songs, will travel
in speech, Bryn Terfel's words have the blend of lyricism
and rhetoric that is at the heart of Eistedfodd culture. Recently,
Falstaff excepted, he has been exploring his demonic side
with roles such as Don Giovanni and Sweeney Todd, and in July,
Mephistopheles in the new Covent Garden Faust but, in conversation,
he is affability itself.
is most keen to talk about his two non-musical loves, wine
and golf. With wine there are musical connections, as when
he made a visit to Martinborough's Te Kairanga Estate four
years ago. "When I walked in they were playing the Treorchy
Male Voice Choir to their wines."
the golf course he is often alongside fellow singers, such
as Thomas Hampson and Barbara Bonney. "So many colleagues
have taken up golf because for five hours you forget about
everything. There are no tunes in your head and you're not
thinking about the next plane you're catching."
Welsh-speaking boy who learned English from watching television
and music from performing at local Eistedfodds has come a
long way. His Welshness is a personal signature - "the
fact I'm a Welshman comes first" - and he speaks up for
the value of his early musical training.
had rules about performance, the conveying of poetry and good
diction drummed into me from the age of 4."
was 15 years ago that he was runner-up to Dimitri Hvorostovsky
in the 1989 Cardiff Singer of the World competition, although
his prize for Best Lieder singer was "scant consolation,
something to show they felt sorry for Bryn coming from Wales".
you are a wonderful Lieder singer," I break in.
wasn't then. I cringe when I look at the tapes. Actually I
cringe about all my singing in 1989."
biggest break came soon after, working with Sir George Solti
in Mozart's Marriage of Figaro. "I did the smallest role,
the gardener Antonio, and from 12 pages of music I received
so many offers of work."
his operatic successes, the concert platform is also important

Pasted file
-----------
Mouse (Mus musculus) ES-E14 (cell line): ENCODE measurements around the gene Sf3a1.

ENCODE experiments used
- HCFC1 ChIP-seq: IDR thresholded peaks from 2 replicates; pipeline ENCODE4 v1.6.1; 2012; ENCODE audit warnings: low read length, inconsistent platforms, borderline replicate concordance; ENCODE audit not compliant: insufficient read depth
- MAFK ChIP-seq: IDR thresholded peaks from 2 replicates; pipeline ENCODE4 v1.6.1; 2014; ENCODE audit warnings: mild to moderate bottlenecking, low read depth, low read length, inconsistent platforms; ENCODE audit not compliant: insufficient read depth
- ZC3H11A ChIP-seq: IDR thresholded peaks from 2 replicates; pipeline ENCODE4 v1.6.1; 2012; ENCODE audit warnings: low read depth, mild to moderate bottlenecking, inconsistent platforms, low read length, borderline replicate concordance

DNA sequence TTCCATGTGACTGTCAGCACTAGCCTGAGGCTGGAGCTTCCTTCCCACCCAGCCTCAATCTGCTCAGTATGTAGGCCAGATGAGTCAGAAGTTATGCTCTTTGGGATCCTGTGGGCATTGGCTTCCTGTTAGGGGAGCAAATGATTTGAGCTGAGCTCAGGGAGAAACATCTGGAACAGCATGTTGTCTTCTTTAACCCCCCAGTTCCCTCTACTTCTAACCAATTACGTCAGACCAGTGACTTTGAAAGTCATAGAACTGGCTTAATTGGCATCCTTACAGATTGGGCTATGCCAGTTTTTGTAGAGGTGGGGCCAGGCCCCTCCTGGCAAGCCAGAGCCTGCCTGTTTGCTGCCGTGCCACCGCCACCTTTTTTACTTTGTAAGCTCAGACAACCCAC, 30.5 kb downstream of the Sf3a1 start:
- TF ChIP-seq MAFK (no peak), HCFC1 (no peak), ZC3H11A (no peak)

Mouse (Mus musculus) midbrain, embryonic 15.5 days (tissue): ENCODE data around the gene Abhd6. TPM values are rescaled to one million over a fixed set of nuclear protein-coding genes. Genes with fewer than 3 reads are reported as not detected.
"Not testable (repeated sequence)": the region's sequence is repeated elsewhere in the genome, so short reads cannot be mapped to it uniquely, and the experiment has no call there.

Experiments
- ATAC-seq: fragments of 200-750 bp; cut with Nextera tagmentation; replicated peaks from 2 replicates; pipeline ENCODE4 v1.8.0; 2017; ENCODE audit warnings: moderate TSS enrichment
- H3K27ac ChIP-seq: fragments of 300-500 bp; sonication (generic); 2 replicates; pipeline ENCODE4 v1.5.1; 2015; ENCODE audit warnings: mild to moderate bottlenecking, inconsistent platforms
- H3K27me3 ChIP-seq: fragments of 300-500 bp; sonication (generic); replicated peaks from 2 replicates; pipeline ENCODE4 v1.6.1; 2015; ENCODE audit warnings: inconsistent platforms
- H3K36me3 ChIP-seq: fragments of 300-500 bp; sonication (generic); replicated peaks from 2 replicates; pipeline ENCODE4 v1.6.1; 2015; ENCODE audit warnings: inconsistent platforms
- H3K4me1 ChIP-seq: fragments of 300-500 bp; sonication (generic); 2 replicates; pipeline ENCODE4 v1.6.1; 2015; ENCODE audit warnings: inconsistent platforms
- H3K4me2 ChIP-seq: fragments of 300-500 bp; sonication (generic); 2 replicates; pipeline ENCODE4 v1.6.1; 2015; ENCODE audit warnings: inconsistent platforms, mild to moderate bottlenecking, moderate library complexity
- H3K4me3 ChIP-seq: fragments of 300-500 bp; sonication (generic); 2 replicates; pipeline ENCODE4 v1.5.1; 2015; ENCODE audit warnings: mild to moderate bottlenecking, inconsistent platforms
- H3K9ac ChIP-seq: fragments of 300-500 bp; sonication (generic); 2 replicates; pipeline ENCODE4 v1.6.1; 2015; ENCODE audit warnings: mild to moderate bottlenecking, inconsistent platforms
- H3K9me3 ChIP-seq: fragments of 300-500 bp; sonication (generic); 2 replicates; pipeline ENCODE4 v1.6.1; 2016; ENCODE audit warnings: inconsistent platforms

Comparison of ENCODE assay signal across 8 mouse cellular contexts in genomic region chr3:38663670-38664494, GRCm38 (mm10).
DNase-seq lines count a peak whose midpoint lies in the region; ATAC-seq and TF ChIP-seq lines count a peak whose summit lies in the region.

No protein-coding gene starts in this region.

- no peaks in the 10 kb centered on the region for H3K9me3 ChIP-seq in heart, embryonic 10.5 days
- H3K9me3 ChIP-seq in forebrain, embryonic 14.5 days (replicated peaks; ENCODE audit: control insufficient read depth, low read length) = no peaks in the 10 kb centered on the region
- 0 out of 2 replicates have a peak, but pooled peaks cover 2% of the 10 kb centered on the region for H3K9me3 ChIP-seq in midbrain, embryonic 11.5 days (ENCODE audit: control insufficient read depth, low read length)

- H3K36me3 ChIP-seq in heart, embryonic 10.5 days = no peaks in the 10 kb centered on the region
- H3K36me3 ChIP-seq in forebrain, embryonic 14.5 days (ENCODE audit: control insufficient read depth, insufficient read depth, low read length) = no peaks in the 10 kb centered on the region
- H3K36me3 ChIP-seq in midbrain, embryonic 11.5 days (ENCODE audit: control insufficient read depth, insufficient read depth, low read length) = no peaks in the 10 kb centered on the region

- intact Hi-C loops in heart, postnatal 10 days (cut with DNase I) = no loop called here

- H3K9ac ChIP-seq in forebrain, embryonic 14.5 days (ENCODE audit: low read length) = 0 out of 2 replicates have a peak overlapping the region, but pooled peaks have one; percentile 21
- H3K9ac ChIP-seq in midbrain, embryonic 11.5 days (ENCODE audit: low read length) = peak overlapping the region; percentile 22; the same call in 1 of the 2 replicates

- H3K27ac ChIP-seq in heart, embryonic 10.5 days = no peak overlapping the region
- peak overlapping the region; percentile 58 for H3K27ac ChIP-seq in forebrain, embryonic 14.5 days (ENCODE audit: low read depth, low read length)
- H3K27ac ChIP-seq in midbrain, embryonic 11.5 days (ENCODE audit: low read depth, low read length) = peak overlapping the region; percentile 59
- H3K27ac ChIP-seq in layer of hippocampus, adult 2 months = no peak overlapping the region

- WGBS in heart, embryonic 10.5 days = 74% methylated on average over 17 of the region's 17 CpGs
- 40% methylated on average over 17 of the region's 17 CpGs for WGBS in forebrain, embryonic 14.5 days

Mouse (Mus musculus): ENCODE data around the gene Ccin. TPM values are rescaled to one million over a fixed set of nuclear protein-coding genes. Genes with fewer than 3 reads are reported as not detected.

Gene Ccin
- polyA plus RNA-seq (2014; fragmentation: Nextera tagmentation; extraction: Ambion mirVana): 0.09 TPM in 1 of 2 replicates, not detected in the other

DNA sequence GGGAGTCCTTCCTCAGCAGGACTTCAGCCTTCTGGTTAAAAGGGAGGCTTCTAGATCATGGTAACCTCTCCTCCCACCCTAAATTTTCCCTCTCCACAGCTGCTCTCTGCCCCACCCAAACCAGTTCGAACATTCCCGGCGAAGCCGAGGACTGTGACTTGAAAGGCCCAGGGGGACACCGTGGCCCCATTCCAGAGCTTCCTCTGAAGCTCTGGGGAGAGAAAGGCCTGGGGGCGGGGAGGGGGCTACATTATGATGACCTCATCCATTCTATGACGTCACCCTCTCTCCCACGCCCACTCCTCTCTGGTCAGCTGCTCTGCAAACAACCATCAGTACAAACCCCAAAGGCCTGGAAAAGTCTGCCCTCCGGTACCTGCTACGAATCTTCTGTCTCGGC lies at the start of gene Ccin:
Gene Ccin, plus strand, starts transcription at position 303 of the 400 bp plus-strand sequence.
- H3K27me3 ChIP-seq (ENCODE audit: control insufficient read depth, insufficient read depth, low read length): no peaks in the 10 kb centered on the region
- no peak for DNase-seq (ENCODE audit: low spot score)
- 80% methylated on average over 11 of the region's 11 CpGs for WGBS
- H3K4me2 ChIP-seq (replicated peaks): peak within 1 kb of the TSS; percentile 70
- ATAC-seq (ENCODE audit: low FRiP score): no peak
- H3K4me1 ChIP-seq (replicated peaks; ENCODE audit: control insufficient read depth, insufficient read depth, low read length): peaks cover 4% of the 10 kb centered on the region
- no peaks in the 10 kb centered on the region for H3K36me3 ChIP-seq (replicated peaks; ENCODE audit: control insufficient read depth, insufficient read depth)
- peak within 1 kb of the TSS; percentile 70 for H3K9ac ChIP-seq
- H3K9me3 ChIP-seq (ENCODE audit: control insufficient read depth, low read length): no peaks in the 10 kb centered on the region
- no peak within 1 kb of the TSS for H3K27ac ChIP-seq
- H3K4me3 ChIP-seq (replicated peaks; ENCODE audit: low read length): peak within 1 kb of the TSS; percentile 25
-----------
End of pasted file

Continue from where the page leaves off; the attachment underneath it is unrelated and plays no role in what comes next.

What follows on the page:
to Terfel, who won over his Auckland audience in 2000 when
he walked on stage sporting an All Black supporters' scarf.
give me a chance to talk to an audience, which will be especially
nice with my opening number next week, Vaughan Williams' Songs
of Travel. What a wonderful set of poems by Robert Louis Stevenson,
and they're set fantastically. I may ask the audience at the
end what they thought about them; I might even get my new
accompanist, Anders Kilstrom, to say something about the Tosti
programme will be "90 per cent English - Vaughan Williams,
Gurney, Warlock, Quilter, Britten - it's me wanting to sing
the pearls of the English repertoire along with some very
he admits a Lieder concert should be in a small theatre for
500 people, Terfel is not precious about his art. "I've
never considered myself as a recitalist. I'm more of a guy
who loves to sing songs."
is this populist spirit that led him to set up the award-winning
Faenol Festival in Wales, which draws artists ranging from
Jose Carreras and Denyce Graves to our own Hayley Westenra.
audience of 12,000 were bowled over by Hayley. She won't be
a soprano who will sing Tosca, but she is a beautiful, feather-like
creature with a petite, beautiful voice. When she thanked
them in Welsh, the audience was in the palm of her hand."
present, Terfel has "a big ball and chain around my feet
learning two Wagner roles by the end of December" - although
working from scores that used to belong to the legendary George
London is a bonus.
see all his markings and sympathise with everything, mostly
breathing marks and how Wotan feels at different moments.
London wrote in his score, something which our generation
don't do that much."